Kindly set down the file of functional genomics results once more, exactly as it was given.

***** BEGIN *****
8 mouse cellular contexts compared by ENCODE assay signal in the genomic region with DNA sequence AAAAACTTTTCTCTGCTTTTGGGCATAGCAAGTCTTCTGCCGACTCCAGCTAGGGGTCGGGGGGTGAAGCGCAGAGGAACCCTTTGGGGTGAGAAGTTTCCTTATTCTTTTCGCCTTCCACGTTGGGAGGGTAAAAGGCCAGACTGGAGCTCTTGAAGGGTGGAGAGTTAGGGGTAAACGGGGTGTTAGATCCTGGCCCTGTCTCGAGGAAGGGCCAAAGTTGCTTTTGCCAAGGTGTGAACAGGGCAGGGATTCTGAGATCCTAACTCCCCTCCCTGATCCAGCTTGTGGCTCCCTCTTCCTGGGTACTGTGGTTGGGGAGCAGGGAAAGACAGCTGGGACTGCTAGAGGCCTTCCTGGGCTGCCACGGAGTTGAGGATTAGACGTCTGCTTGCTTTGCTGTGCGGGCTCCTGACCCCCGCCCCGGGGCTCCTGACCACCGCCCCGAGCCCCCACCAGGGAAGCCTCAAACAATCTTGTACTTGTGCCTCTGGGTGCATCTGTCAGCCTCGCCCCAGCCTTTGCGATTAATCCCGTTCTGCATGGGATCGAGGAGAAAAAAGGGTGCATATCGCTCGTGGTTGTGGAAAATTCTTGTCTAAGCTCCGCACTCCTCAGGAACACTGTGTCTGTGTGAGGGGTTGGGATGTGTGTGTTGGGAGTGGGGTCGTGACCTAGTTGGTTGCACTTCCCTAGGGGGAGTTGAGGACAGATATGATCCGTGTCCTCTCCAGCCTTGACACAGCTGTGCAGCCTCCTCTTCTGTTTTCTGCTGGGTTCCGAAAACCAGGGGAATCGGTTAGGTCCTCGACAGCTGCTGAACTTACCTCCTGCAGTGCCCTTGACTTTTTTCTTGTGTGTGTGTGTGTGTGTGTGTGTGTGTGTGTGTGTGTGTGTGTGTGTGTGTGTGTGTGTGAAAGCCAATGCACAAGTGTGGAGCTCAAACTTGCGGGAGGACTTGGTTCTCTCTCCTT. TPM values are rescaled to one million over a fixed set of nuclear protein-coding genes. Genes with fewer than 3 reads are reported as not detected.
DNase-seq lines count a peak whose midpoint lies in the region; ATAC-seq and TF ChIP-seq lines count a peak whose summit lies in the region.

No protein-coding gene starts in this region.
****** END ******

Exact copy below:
8 mouse cellular contexts compared by ENCODE assay signal in the genomic region with DNA sequence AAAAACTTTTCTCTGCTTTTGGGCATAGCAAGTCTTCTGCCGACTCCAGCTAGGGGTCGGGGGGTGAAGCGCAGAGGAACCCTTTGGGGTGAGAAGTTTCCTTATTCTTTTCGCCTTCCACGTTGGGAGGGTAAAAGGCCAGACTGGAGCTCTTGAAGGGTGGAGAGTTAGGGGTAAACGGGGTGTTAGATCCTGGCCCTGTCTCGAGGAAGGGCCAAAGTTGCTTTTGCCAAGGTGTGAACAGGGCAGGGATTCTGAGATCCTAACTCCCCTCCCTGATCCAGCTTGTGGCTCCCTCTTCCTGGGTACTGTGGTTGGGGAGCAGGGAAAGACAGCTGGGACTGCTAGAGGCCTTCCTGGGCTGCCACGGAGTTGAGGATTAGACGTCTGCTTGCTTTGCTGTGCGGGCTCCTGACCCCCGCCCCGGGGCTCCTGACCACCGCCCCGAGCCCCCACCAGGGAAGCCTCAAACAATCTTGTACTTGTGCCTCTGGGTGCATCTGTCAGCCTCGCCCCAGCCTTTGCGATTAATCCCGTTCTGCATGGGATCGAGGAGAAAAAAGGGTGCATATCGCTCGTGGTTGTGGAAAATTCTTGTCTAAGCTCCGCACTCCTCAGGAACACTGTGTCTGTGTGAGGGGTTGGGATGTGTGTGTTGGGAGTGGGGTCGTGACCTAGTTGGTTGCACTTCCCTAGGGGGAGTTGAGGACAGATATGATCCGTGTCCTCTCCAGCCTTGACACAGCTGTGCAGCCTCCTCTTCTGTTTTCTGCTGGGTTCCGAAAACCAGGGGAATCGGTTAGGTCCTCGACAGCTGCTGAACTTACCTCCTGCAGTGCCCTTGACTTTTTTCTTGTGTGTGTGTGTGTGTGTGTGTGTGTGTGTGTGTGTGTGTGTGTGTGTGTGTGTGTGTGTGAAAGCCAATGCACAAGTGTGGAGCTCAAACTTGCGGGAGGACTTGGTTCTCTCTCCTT. TPM values are rescaled to one million over a fixed set of nuclear protein-coding genes. Genes with fewer than 3 reads are reported as not detected.
DNase-seq lines count a peak whose midpoint lies in the region; ATAC-seq and TF ChIP-seq lines count a peak whose summit lies in the region.

No protein-coding gene starts in this region.